3 signs that you're the toxic one at the office

Almost every workplace has at least one toxic employee. You know the type — always negative, tends to bully others, distracts much of the team. But what if someone were to tell you that you are that person?

Before you balk in denial, take a look at some of these common traits that awful employees tend to have. If they uncomfortably hit home, there are steps you can take to rectify the situation before your toxic tendencies can ruin your career.


1. You make everything about you.

This is something most people are guilty of at least once in their lives. Everyone goes through tough times during which they desire more attention than usual.


Perhaps you're going through a bad breakup or you recently learned about a family member's terminal illness. Maybe you have your own insecurities about yourself and your talents at work.

No matter the situation, these deep-seated feelings of anger, depression or anxiety can manifest themselves into something negative at work, such as making the conversation about you.

Next time you're involved in a group discussion at work, make an effort to listen more and talk less. Notice if you feel the desire to chime in to steer the conversation back to yourself. Instead of giving into this tendency, ask someone else a question. Give another person the floor for a while, and let a co-worker have a chance to shine.

Only make a situation or conversation about yourself if it really is about you or if it will add something of value to the discussion. Otherwise, practice your listening skills and give someone else the spotlight for once.

2. You say and do passive-aggressive things.

Passive-aggressive behaviors, such as giving backhanded compliments, ignoring a co-worker, delaying a project until the last minute out of spite or purposefully excluding a team member, can taint the entire workplace like a dark cloud.

If being passive aggressive is a chronic behavior for you, it can be difficult to be aware of when you're doing it, and even harder to make a change.

The first step is learning more about it. Passive aggressiveness can be a sort of coping or defense mechanism. Toxic employees who use this outlet tend to do it when they feel threatened, jealous or insecure. They may lie, deflect, give a co-worker the silent treatment or talk over others in meetings.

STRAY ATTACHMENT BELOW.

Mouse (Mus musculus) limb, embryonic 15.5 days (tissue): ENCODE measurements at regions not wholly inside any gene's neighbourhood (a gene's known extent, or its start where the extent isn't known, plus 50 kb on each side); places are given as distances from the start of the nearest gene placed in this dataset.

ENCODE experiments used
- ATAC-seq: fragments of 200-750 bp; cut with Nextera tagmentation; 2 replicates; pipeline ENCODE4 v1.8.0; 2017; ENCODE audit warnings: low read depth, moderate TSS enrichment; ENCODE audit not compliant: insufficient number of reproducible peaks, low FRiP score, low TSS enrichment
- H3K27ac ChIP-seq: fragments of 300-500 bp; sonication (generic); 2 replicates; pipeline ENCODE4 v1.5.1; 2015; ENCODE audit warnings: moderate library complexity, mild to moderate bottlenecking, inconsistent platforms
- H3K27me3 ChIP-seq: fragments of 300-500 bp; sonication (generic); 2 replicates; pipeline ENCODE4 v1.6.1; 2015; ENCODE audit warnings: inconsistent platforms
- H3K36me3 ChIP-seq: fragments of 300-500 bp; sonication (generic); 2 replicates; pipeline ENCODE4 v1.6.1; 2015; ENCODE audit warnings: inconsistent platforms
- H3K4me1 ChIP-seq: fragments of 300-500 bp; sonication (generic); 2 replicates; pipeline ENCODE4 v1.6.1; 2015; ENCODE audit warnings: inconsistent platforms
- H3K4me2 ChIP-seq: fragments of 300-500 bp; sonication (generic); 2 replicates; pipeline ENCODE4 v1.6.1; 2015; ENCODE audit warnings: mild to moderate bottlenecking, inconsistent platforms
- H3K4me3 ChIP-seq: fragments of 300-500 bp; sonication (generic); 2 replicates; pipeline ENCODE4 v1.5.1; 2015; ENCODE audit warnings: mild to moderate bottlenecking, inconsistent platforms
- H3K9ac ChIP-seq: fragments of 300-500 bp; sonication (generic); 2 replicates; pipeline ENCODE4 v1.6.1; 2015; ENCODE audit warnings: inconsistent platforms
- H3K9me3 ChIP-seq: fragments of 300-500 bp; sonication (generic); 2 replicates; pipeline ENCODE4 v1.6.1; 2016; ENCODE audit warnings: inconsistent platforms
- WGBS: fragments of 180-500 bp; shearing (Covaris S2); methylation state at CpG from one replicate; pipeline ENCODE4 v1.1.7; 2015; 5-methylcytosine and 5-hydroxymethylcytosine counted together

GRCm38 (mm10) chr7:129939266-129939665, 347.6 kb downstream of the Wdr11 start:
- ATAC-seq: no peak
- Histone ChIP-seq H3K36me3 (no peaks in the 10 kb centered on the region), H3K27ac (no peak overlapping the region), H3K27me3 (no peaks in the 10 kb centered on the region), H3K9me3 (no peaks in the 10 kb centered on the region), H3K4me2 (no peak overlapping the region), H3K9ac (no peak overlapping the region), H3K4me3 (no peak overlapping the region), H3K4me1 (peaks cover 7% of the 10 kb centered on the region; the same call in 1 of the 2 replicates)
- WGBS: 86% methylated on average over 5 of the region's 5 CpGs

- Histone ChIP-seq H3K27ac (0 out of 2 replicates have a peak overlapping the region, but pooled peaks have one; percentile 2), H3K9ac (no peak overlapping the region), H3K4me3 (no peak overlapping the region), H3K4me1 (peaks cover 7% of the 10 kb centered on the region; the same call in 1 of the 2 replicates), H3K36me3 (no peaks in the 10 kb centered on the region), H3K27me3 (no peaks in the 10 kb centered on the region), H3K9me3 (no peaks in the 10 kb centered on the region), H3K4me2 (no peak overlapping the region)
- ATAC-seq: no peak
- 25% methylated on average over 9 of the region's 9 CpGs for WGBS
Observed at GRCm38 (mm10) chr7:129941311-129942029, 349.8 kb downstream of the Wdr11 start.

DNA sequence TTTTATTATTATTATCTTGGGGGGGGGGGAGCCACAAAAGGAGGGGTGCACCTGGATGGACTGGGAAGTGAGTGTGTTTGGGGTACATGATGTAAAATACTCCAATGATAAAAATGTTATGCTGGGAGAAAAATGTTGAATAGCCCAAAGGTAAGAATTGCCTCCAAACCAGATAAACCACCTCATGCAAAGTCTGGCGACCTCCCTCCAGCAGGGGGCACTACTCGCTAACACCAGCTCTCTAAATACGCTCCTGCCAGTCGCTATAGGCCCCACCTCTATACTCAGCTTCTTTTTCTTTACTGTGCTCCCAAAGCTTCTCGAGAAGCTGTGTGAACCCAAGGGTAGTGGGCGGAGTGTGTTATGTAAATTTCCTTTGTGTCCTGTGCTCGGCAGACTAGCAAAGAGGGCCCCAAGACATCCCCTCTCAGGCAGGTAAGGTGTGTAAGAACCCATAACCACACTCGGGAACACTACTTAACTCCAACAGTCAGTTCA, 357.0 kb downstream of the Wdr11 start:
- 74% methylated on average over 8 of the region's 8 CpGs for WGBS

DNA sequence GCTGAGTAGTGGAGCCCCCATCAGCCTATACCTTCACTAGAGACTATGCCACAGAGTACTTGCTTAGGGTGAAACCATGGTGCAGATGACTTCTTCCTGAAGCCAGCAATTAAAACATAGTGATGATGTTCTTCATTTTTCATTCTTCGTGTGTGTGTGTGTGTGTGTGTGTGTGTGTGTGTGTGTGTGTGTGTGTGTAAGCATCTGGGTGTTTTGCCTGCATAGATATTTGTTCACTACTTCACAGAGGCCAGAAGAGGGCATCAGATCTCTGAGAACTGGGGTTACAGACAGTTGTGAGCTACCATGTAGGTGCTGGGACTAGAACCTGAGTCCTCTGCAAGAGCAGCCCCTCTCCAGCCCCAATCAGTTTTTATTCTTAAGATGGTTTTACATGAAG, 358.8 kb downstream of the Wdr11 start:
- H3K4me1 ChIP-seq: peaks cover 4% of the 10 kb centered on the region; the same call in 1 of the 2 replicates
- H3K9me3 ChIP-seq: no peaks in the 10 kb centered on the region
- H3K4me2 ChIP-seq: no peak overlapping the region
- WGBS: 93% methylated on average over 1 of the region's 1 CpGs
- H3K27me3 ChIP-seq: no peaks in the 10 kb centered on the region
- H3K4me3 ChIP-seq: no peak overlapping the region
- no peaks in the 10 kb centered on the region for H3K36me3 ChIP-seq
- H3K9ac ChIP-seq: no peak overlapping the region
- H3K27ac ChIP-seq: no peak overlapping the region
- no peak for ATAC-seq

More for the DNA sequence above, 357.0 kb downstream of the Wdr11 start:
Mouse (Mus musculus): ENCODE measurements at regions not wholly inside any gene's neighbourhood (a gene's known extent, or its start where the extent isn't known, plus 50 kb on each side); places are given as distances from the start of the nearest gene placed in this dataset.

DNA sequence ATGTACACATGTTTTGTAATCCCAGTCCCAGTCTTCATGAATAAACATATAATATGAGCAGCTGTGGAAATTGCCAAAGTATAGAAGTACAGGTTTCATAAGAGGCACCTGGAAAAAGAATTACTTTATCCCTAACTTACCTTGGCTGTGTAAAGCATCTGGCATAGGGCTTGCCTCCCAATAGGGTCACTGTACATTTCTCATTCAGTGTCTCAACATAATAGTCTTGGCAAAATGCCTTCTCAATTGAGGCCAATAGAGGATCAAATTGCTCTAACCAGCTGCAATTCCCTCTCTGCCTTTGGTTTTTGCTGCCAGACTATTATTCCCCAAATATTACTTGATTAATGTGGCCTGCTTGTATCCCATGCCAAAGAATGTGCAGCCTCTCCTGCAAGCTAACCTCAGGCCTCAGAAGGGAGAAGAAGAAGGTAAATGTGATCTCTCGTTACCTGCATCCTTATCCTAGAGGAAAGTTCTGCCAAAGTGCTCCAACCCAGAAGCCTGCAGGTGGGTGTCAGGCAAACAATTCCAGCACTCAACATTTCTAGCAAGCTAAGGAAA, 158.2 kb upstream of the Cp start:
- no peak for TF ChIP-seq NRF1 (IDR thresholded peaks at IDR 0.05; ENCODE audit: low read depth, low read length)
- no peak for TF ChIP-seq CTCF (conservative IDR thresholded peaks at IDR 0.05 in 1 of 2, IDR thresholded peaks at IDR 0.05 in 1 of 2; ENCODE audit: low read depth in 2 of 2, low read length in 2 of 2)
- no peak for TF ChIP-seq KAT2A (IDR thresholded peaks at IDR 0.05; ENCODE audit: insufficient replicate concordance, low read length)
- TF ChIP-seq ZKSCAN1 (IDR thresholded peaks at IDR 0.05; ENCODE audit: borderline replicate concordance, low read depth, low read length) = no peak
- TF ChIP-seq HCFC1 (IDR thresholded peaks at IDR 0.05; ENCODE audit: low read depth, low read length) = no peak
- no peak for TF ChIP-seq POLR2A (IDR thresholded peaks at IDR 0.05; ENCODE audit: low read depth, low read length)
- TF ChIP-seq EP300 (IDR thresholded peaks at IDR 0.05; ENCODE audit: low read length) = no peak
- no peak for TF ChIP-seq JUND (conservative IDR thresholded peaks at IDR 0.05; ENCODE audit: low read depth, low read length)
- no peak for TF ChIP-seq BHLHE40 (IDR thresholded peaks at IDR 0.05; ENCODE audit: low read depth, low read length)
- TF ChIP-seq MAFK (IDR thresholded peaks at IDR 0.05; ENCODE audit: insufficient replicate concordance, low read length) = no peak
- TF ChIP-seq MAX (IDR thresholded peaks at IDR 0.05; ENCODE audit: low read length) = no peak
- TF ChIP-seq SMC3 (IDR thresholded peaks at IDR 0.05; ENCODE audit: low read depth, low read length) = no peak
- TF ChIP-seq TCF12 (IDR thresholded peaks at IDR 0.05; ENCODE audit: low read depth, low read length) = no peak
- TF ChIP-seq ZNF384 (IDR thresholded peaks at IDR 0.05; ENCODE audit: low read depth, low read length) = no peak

Instead of coping with your feelings through aggression toward co-workers, get them out in a more productive way. For example, physical exercise can release anger and other negative feelings. Fit in more exercise in your day, before work or during a lunch break. Take walks every few hours to get away from the computer screen and other people.

Also, stop and figure out your passive-aggressive triggers. Do you tense up when someone critiques your projects? Is it irritating when a co-worker gets attention and you don't? Next, stop and listen to yourself when you're talking. This can help you learn to be less passive aggressive. Observe the language you use when you're in passive-aggressive mode.

3. You're jealous of others' success.

Let's dive into jealousy just a bit more. It's a common trait that can turn into toxic behavior at work. This is especially true if you happen to be a brilliant but arrogant employee. You know, the one who's used to getting promotions, accolades and pats on the back.

If a co-worker starts to get the attention instead, your jealous tendencies may show through in ways that make you an awful presence in the office. You might express jealousy upfront or through passive-aggressive behaviors, such as sarcastically telling the employee congratulations on getting a great opportunity.

At the heart of jealousy lies insecurity. Realize that your coworker's success in no way diminishes your own. Stop comparing yourself to others. Keep your own goals internal and focused, and you'll feel more confident, even when someone else gets something you wanted.


Obsessing about other people's achievements can distract you from your own successes and career goals. Show genuine support to your co-workers instead of spite. Instead of being envious, share in your coworker's success, and recognize it as a step toward the greater goals of the company. Redirect your jealous energy into something positive, challenging yourself to work harder.

If the signs of a toxic employee sound like you, there is always time to change. You don't have to be the toxic person in your workplace. You can thrive and let others flourish as well.

John Boitnott is a journalist and digital consultant.